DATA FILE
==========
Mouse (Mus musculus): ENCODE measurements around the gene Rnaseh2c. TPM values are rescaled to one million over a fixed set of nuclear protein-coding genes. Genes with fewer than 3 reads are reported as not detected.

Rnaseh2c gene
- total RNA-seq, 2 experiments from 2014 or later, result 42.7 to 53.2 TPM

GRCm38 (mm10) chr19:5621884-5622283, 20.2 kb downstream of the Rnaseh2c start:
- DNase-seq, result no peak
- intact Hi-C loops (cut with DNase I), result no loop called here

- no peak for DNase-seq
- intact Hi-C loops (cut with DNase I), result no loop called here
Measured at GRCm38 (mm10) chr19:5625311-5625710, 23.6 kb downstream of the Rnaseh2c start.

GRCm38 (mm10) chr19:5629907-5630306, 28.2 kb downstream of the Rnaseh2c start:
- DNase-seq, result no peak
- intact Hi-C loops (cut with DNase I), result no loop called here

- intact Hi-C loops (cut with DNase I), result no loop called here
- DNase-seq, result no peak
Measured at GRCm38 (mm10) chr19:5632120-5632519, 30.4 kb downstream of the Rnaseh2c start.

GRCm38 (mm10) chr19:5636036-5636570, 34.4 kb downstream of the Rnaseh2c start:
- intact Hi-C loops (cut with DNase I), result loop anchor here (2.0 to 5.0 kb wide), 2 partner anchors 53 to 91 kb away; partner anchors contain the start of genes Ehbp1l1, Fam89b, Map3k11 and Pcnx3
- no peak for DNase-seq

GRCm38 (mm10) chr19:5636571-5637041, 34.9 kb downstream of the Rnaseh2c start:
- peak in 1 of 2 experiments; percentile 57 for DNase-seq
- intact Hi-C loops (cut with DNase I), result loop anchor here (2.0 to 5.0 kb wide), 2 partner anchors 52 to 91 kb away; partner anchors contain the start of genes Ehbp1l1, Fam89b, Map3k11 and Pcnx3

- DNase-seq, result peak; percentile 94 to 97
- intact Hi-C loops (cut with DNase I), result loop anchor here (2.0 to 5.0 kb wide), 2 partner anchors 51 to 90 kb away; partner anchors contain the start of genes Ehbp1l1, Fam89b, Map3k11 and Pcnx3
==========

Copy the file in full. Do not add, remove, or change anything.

Mouse (Mus musculus): ENCODE measurements around the gene Rnaseh2c. TPM values are rescaled to one million over a fixed set of nuclear protein-coding genes. Genes with fewer than 3 reads are reported as not detected.

Rnaseh2c gene
- total RNA-seq, 2 experiments from 2014 or later, result 42.7 to 53.2 TPM

GRCm38 (mm10) chr19:5621884-5622283, 20.2 kb downstream of the Rnaseh2c start:
- DNase-seq, result no peak
- intact Hi-C loops (cut with DNase I), result no loop called here

- no peak for DNase-seq
- intact Hi-C loops (cut with DNase I), result no loop called here
Measured at GRCm38 (mm10) chr19:5625311-5625710, 23.6 kb downstream of the Rnaseh2c start.

GRCm38 (mm10) chr19:5629907-5630306, 28.2 kb downstream of the Rnaseh2c start:
- DNase-seq, result no peak
- intact Hi-C loops (cut with DNase I), result no loop called here

- intact Hi-C loops (cut with DNase I), result no loop called here
- DNase-seq, result no peak
Measured at GRCm38 (mm10) chr19:5632120-5632519, 30.4 kb downstream of the Rnaseh2c start.

GRCm38 (mm10) chr19:5636036-5636570, 34.4 kb downstream of the Rnaseh2c start:
- intact Hi-C loops (cut with DNase I), result loop anchor here (2.0 to 5.0 kb wide), 2 partner anchors 53 to 91 kb away; partner anchors contain the start of genes Ehbp1l1, Fam89b, Map3k11 and Pcnx3
- no peak for DNase-seq

GRCm38 (mm10) chr19:5636571-5637041, 34.9 kb downstream of the Rnaseh2c start:
- peak in 1 of 2 experiments; percentile 57 for DNase-seq
- intact Hi-C loops (cut with DNase I), result loop anchor here (2.0 to 5.0 kb wide), 2 partner anchors 52 to 91 kb away; partner anchors contain the start of genes Ehbp1l1, Fam89b, Map3k11 and Pcnx3

- DNase-seq, result peak; percentile 94 to 97
- intact Hi-C loops (cut with DNase I), result loop anchor here (2.0 to 5.0 kb wide), 2 partner anchors 51 to 90 kb away; partner anchors contain the start of genes Ehbp1l1, Fam89b, Map3k11 and Pcnx3